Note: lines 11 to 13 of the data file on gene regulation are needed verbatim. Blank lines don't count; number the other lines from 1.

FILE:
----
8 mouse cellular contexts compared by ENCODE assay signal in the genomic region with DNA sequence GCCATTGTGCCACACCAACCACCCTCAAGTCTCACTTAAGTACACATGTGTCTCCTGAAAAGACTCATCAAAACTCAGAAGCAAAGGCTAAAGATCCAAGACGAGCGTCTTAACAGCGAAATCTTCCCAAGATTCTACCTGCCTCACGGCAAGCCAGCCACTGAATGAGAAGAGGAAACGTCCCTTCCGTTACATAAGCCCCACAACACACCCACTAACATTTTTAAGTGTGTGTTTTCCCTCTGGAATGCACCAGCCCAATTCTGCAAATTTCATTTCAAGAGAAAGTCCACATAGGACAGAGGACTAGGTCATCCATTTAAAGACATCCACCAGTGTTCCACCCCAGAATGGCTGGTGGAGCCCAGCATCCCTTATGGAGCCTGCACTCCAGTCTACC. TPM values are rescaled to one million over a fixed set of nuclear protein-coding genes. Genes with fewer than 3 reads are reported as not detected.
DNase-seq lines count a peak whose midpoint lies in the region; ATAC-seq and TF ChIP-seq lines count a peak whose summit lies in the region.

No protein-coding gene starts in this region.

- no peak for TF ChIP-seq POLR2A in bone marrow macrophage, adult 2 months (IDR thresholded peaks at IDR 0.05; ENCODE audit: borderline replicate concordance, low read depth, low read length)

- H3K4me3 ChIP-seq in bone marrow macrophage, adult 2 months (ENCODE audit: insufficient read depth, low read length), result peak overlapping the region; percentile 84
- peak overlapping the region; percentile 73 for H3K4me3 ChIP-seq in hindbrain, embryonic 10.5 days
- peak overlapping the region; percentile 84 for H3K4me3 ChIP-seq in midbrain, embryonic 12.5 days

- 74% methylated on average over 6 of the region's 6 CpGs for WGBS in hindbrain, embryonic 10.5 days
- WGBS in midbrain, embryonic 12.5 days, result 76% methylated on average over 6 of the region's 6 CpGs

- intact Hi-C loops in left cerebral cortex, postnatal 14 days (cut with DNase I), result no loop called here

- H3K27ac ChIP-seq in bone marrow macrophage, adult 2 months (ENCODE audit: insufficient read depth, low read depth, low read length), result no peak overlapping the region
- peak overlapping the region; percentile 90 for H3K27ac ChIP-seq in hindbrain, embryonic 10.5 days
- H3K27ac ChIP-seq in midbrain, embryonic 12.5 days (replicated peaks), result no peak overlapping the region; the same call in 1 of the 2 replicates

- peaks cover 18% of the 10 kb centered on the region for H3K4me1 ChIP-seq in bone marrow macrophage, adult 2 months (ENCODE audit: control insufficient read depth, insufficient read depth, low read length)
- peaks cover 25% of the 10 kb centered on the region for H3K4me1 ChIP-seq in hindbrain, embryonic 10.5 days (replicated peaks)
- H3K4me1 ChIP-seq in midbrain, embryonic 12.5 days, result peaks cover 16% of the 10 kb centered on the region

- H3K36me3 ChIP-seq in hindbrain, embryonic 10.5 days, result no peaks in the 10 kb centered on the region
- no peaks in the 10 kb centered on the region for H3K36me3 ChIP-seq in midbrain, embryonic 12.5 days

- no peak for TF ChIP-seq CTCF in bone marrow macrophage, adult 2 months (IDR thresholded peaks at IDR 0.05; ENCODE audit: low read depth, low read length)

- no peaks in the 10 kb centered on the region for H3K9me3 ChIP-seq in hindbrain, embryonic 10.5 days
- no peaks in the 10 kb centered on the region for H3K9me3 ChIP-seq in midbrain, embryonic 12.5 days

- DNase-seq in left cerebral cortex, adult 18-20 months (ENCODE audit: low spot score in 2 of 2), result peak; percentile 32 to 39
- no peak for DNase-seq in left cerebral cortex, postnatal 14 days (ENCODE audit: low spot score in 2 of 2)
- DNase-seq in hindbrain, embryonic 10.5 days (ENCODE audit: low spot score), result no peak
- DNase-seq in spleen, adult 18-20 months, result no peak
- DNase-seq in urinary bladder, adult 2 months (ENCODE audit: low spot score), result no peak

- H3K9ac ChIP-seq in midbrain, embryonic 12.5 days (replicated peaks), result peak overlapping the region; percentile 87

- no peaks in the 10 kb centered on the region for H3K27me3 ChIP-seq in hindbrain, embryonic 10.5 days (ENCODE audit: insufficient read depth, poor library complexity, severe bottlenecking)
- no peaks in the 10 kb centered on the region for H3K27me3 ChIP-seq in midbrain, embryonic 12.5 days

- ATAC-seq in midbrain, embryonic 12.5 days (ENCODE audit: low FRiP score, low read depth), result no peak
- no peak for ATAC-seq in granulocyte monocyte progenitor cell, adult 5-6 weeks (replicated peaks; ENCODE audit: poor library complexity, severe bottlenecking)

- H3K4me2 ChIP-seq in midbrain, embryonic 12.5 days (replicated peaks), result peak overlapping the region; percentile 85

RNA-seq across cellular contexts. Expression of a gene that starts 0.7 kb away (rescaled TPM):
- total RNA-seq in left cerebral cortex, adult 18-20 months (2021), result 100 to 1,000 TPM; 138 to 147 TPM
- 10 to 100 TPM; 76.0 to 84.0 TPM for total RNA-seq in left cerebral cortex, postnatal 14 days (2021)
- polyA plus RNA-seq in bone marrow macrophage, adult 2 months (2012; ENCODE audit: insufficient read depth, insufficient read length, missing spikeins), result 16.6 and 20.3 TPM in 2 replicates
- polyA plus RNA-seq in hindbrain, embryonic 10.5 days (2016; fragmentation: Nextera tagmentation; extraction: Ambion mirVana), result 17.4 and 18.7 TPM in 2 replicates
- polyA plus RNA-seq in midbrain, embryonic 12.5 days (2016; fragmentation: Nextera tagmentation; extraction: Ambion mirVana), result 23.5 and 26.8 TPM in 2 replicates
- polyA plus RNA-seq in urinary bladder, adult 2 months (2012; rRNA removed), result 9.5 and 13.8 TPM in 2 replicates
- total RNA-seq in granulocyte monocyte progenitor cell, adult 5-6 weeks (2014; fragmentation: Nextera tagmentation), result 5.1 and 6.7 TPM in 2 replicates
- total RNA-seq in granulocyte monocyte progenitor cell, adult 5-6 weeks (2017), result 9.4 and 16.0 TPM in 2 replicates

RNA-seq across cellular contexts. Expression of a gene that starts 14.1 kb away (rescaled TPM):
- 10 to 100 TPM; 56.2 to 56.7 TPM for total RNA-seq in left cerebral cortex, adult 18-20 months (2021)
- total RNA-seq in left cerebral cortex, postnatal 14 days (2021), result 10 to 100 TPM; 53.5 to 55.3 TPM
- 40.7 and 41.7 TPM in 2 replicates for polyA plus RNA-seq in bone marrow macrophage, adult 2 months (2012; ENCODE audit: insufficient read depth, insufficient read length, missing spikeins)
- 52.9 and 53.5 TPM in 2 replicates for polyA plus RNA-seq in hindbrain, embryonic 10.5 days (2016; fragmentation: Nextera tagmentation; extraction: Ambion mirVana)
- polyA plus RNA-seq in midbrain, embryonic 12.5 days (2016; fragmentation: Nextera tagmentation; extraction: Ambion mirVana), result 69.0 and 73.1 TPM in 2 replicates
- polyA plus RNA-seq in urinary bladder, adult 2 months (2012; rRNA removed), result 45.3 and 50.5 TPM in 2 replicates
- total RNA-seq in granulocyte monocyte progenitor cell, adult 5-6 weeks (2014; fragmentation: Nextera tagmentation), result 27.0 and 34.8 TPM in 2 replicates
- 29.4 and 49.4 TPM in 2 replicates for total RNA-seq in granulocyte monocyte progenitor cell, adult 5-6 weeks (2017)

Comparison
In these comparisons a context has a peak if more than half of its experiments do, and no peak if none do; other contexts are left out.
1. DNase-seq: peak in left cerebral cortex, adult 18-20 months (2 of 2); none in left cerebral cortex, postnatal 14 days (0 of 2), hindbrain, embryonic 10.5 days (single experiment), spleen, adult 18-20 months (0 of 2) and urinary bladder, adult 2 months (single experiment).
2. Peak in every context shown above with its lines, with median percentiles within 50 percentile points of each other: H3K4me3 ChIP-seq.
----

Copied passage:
- H3K27ac ChIP-seq in bone marrow macrophage, adult 2 months (ENCODE audit: insufficient read depth, low read depth, low read length), result no peak overlapping the region
- peak overlapping the region; percentile 90 for H3K27ac ChIP-seq in hindbrain, embryonic 10.5 days
- H3K27ac ChIP-seq in midbrain, embryonic 12.5 days (replicated peaks), result no peak overlapping the region; the same call in 1 of the 2 replicates